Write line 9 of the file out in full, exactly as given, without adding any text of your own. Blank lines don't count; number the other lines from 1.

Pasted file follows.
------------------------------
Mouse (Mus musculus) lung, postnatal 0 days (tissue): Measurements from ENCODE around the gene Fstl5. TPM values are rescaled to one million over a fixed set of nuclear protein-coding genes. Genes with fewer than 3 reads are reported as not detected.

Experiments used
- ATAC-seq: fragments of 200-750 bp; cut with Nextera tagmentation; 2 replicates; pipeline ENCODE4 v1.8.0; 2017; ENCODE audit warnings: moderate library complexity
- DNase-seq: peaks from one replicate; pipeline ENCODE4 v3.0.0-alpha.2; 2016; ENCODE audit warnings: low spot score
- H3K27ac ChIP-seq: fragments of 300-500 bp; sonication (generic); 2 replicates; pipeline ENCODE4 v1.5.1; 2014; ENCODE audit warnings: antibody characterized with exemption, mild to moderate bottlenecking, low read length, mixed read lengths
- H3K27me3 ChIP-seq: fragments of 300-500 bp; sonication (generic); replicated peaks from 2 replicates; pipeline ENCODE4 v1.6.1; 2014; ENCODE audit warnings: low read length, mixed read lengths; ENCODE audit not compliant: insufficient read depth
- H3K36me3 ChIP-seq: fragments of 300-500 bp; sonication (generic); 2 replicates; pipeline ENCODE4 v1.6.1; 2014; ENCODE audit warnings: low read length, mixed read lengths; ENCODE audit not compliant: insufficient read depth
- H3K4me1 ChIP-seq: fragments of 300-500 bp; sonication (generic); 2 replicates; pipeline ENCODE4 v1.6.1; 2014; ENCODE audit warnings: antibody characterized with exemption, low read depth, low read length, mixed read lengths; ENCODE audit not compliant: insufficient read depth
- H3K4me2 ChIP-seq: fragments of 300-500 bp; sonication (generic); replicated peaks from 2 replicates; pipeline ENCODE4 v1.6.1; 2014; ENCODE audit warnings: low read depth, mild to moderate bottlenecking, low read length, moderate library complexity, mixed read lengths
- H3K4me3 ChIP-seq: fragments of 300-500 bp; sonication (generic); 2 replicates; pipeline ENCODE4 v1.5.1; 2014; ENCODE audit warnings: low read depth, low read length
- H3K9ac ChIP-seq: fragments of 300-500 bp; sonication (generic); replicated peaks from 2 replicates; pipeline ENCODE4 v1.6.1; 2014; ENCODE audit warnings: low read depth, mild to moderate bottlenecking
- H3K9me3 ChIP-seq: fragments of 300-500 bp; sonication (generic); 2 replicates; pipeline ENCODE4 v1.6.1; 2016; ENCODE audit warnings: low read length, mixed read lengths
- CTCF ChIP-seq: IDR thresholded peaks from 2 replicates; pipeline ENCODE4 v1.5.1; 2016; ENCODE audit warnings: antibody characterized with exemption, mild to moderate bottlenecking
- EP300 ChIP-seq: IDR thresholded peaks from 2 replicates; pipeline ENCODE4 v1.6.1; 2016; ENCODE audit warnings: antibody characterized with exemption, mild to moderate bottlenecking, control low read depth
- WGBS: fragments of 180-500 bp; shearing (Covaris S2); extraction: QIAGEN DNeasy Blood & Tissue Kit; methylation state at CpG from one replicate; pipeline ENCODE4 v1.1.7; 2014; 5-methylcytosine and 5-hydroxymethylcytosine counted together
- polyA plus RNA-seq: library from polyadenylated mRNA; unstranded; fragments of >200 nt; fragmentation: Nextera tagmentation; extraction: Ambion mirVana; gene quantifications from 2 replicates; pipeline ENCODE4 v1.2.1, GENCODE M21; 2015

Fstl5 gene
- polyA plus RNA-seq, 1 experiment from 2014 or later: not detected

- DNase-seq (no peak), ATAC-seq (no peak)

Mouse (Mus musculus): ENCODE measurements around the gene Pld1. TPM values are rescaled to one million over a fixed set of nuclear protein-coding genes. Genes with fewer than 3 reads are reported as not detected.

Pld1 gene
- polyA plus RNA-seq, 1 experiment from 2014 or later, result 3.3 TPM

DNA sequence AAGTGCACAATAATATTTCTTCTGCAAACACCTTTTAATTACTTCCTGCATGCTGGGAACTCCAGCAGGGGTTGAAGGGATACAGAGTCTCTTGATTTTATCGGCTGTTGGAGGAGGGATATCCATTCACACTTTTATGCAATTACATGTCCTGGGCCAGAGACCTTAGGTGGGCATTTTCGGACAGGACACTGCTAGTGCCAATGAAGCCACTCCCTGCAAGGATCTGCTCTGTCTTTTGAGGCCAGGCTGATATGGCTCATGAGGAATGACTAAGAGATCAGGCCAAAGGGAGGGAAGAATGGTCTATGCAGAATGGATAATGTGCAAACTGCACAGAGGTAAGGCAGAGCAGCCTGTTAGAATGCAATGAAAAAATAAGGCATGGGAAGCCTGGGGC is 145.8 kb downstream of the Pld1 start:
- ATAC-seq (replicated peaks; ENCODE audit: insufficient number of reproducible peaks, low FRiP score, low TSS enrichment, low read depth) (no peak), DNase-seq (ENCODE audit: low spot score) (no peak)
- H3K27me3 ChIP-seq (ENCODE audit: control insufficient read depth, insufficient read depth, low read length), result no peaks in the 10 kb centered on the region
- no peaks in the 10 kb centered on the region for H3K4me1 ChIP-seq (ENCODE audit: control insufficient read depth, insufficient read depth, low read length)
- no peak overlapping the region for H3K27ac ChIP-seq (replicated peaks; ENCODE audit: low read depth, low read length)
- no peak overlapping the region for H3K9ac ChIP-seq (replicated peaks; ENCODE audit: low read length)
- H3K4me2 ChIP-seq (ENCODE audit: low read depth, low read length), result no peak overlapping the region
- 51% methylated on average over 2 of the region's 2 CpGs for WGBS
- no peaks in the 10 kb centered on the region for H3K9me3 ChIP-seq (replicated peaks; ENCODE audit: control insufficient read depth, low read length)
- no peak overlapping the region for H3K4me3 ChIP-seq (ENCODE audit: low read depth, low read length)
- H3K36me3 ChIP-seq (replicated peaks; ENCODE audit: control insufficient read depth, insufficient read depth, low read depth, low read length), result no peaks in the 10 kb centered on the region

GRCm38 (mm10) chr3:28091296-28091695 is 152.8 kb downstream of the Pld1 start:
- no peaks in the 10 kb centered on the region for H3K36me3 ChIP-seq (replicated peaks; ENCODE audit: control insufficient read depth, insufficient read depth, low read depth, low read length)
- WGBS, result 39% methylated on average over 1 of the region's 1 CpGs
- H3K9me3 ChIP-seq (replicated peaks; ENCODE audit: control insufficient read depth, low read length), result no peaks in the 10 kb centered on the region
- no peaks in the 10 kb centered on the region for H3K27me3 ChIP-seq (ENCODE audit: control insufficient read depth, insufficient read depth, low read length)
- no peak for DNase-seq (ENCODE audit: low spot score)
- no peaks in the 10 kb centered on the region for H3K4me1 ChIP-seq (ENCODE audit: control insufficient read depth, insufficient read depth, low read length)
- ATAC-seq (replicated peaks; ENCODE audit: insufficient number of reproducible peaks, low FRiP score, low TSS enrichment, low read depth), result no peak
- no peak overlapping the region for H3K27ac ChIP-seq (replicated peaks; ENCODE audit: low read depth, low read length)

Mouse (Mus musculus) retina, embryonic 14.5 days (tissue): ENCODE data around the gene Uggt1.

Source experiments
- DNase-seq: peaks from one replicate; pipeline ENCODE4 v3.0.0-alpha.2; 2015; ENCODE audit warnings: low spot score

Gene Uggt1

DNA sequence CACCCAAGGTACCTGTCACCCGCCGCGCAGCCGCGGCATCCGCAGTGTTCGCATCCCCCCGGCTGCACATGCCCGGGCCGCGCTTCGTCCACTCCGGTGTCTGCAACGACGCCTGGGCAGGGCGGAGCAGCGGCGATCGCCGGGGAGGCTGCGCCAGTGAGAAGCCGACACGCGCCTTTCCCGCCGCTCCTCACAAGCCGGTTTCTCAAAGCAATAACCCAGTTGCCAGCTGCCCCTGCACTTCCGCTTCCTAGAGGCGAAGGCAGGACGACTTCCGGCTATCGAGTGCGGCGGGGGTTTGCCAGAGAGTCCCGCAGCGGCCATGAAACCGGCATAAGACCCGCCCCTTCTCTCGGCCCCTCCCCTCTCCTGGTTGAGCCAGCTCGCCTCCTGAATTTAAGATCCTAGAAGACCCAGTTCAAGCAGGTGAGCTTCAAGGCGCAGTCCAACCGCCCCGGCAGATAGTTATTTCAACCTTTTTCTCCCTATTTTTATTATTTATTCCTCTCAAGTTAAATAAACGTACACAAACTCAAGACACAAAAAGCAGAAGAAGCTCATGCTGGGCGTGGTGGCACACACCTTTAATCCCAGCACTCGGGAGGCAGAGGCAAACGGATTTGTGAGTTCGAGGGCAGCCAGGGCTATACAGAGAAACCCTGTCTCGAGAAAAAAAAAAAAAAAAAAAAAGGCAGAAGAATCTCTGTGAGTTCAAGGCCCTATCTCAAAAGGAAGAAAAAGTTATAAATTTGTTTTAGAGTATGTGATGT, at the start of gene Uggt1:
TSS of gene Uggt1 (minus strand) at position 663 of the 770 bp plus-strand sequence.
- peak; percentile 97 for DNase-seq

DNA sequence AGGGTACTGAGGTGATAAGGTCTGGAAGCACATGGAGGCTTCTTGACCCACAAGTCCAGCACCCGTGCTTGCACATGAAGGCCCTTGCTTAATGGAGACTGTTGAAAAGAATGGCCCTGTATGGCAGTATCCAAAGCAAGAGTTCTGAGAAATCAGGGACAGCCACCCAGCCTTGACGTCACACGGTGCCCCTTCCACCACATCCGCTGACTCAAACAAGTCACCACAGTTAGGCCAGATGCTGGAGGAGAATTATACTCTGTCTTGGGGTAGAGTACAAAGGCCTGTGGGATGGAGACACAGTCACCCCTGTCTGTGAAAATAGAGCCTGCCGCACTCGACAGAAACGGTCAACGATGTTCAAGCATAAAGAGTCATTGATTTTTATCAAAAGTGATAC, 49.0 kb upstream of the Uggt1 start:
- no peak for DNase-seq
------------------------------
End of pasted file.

- H3K4me2 ChIP-seq: fragments of 300-500 bp; sonication (generic); replicated peaks from 2 replicates; pipeline ENCODE4 v1.6.1; 2014; ENCODE audit warnings: low read depth, mild to moderate bottlenecking, low read length, moderate library complexity, mixed read lengths